About Grunt and Grungy ...
Between the two of us we had over a hundred years of experience gardening. (Now that makes me feel old.) We had gardened in climates that can be described as West Coast Marine, to Sub Arctic wilderness, to flat prairie and finally settled in what we commonly refer to as our little piece of paradise, here in the Creston valley, in south eastern B.C., Canada, located about 10 km. north of the Idaho panhandle and just below Kootenay Lake.
The property lies in a small microclimate that gives us a zone 5/6 Canadian version or 6/7 US version.
We were avid gardeners for years, and about 10 years ago noticed that more and more of the old varieties of vegetables were no longer being offered. Being raised in the generation that thought "if you aren't part of the solution, then you are part of the problem", we decided to start growing heirloom and open pollinated varieties of vegetables (especially tomatoes) and offering the seeds to other gardeners.
Well one thing lead to another and we ended up starting a private seed bank so that our and your grandchildren will be able to have the same tastes that you are having now. This past couple of years we had gone past tomatoes and started seed banking (cold and cool storage) any annual vegetable seed.
If you have questions or would like to contribute to this blog, please feel free to contact me at any time.
Also for those who wish to trade please contact me at the below e-mail address and I will get back to as soon as possible. Thank you.
I welcome questions and discussions about anything gardening. The only dumb questions are the ones you don't ask. I will try to find answers for questions that I can't answer, and may post links to sites that have clearer answers than I can come up with.
They can be obtained through trading seeds, or paying for postage at the rate of $2.00 for the first ten varieties or seed packs, and an increase of $1.00 for every ten varieties or seed packs beyond that. Seed packs are approximately 25 seeds each (not counted, just a pinch of seeds). Germination rate usually exceeds that of commercial seed packs. If you have problems with germination, let me know, and I will replace the seeds, either with more of the same variety, or with a variety that I think will give you something similar to what the original variety would have. Please note. I am not a seed company. Iwill only offer seeds from my current trade lists and also if I have lots to spare from previous years. I don't check germination on older seeds, but my experience has been over 80% on five year old seed.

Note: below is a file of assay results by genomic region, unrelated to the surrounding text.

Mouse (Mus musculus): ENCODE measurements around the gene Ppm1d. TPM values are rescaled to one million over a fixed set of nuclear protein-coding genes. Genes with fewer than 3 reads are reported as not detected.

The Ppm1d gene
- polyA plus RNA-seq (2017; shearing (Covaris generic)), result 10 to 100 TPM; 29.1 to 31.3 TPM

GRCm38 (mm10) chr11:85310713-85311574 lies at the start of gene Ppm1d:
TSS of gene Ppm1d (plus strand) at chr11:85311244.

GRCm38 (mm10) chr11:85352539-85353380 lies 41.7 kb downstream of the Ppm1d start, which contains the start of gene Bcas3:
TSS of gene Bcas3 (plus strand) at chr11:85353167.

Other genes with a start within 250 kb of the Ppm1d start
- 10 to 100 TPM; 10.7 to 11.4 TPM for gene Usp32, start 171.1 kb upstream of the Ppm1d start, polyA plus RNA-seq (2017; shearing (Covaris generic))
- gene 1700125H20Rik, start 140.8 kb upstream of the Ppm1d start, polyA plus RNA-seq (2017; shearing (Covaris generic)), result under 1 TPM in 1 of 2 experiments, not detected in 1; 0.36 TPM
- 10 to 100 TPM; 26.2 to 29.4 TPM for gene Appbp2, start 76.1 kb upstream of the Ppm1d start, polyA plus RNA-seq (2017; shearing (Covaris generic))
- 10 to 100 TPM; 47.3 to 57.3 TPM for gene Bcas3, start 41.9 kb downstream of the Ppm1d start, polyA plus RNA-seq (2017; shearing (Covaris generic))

2010 FALL SEED LIST = http://tinyurl.com/4whnxy3 Some seeds from this list may be in limited supply, but I will do my best to fill your request.
Albums containing photos of most of the varieties I have, and other photos that may be of interest, can be found at:
When you have made up your list, send me a copy at firstname.lastname@example.org
Seed saving and trading/sharing will also continue. I still want to bank seeds, not just of tomatoes, but I am older than the lead photo on the blog would indicate, and have passed the seed bank on to younger hands.
In the meantime, I will continue to pay it forward, and trade/share seed to all corners of the world, as I did with Val.